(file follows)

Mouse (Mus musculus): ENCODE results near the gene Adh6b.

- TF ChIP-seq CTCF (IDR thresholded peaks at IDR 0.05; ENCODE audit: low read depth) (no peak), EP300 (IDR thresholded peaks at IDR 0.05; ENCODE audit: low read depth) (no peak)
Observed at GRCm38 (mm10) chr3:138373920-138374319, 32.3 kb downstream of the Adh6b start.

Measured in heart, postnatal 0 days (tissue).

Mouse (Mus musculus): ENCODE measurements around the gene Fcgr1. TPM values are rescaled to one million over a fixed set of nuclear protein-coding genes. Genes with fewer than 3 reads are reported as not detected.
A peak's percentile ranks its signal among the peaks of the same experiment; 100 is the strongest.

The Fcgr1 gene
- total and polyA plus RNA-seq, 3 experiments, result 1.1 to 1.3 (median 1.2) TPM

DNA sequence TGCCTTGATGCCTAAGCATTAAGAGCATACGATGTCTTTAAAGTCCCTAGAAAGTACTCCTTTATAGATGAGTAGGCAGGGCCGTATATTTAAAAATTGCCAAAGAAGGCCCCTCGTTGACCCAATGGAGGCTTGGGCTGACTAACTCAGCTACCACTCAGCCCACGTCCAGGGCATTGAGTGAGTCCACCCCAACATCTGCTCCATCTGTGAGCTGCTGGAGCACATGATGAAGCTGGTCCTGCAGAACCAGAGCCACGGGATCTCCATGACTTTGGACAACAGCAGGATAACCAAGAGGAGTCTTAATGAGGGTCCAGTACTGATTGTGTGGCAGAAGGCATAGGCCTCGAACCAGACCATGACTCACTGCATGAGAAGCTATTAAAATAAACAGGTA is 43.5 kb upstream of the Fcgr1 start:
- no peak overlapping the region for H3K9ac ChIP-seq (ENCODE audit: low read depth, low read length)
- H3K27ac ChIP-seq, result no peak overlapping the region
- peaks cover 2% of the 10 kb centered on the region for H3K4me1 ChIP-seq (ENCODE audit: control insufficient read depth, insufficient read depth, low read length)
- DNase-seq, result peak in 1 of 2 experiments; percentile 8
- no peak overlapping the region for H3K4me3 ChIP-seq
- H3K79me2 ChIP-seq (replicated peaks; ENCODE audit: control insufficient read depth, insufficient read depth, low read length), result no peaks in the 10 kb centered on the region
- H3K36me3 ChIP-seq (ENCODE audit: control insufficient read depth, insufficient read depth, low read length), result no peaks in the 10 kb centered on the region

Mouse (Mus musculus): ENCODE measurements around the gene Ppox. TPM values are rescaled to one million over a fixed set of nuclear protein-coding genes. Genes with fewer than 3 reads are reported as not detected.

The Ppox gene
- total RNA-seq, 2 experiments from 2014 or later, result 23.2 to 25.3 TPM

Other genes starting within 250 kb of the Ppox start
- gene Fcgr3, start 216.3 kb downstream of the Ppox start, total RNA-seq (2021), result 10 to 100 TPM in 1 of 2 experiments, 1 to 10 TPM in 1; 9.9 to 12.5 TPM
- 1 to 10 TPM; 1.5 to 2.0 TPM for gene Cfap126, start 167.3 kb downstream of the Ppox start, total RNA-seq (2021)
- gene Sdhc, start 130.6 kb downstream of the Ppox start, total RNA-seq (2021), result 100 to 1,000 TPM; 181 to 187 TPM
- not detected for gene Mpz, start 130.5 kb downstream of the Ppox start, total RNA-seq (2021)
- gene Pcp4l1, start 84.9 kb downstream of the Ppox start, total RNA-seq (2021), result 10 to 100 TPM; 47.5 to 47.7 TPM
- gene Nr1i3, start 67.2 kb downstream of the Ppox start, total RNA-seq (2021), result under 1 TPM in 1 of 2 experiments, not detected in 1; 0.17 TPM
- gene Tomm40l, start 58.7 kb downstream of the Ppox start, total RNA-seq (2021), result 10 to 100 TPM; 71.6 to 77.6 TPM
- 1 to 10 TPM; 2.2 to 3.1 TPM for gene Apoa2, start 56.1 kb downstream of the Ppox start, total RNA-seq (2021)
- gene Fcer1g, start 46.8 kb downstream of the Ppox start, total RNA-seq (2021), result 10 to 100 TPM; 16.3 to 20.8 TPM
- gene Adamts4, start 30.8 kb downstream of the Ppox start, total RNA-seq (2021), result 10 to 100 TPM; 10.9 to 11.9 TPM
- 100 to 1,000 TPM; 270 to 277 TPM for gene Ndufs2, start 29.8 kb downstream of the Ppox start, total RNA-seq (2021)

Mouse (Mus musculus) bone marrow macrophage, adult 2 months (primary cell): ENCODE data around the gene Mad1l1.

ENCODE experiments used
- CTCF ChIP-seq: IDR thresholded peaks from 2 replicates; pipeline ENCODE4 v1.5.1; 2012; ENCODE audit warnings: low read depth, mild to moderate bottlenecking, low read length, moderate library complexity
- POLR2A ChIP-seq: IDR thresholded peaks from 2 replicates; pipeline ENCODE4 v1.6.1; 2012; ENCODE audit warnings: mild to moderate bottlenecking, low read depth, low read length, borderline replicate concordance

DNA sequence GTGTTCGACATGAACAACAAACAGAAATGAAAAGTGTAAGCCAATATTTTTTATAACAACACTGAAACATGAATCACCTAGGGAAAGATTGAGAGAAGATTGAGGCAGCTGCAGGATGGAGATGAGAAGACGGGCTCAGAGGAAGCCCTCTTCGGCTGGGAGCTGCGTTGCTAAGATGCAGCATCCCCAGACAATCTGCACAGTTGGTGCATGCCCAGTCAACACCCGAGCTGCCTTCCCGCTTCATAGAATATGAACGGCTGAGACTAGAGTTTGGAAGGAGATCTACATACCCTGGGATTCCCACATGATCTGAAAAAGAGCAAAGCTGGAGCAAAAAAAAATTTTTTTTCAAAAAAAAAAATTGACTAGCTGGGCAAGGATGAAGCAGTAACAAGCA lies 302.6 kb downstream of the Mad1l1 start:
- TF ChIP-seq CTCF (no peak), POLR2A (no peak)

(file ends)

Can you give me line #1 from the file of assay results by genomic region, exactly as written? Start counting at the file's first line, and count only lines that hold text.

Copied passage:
Mouse (Mus musculus): ENCODE results near the gene Adh6b.